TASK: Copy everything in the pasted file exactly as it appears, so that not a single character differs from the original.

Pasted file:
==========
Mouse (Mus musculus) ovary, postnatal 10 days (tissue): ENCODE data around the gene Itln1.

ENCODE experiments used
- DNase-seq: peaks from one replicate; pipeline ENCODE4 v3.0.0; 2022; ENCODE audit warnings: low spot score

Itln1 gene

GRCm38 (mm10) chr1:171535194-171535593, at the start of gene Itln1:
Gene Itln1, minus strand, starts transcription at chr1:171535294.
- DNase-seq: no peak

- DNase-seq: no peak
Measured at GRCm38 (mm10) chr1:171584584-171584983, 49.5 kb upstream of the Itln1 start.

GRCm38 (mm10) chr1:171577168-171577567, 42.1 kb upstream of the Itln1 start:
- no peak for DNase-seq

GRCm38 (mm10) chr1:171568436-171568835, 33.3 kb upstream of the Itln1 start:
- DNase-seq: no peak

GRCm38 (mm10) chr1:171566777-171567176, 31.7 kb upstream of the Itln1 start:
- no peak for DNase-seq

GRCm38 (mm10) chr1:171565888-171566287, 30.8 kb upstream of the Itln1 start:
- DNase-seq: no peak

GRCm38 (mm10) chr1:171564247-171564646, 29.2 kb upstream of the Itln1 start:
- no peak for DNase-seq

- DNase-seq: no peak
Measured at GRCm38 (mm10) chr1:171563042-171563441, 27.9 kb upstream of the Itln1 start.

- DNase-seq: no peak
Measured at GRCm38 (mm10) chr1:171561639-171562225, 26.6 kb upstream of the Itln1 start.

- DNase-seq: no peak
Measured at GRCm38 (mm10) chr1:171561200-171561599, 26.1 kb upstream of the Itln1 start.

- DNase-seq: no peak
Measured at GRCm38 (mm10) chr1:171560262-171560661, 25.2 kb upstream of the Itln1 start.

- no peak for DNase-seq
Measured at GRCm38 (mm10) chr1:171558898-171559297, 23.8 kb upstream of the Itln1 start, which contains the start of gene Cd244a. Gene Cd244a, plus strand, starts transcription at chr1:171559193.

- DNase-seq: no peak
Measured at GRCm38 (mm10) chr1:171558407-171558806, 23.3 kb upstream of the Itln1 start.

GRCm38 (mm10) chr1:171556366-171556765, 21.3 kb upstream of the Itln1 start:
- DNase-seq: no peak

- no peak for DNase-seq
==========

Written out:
Mouse (Mus musculus) ovary, postnatal 10 days (tissue): ENCODE data around the gene Itln1.

ENCODE experiments used
- DNase-seq: peaks from one replicate; pipeline ENCODE4 v3.0.0; 2022; ENCODE audit warnings: low spot score

Itln1 gene

GRCm38 (mm10) chr1:171535194-171535593, at the start of gene Itln1:
Gene Itln1, minus strand, starts transcription at chr1:171535294.
- DNase-seq: no peak

- DNase-seq: no peak
Measured at GRCm38 (mm10) chr1:171584584-171584983, 49.5 kb upstream of the Itln1 start.

GRCm38 (mm10) chr1:171577168-171577567, 42.1 kb upstream of the Itln1 start:
- no peak for DNase-seq

GRCm38 (mm10) chr1:171568436-171568835, 33.3 kb upstream of the Itln1 start:
- DNase-seq: no peak

GRCm38 (mm10) chr1:171566777-171567176, 31.7 kb upstream of the Itln1 start:
- no peak for DNase-seq

GRCm38 (mm10) chr1:171565888-171566287, 30.8 kb upstream of the Itln1 start:
- DNase-seq: no peak

GRCm38 (mm10) chr1:171564247-171564646, 29.2 kb upstream of the Itln1 start:
- no peak for DNase-seq

- DNase-seq: no peak
Measured at GRCm38 (mm10) chr1:171563042-171563441, 27.9 kb upstream of the Itln1 start.

- DNase-seq: no peak
Measured at GRCm38 (mm10) chr1:171561639-171562225, 26.6 kb upstream of the Itln1 start.

- DNase-seq: no peak
Measured at GRCm38 (mm10) chr1:171561200-171561599, 26.1 kb upstream of the Itln1 start.

- DNase-seq: no peak
Measured at GRCm38 (mm10) chr1:171560262-171560661, 25.2 kb upstream of the Itln1 start.

- no peak for DNase-seq
Measured at GRCm38 (mm10) chr1:171558898-171559297, 23.8 kb upstream of the Itln1 start, which contains the start of gene Cd244a. Gene Cd244a, plus strand, starts transcription at chr1:171559193.

- DNase-seq: no peak
Measured at GRCm38 (mm10) chr1:171558407-171558806, 23.3 kb upstream of the Itln1 start.

GRCm38 (mm10) chr1:171556366-171556765, 21.3 kb upstream of the Itln1 start:
- DNase-seq: no peak

- no peak for DNase-seq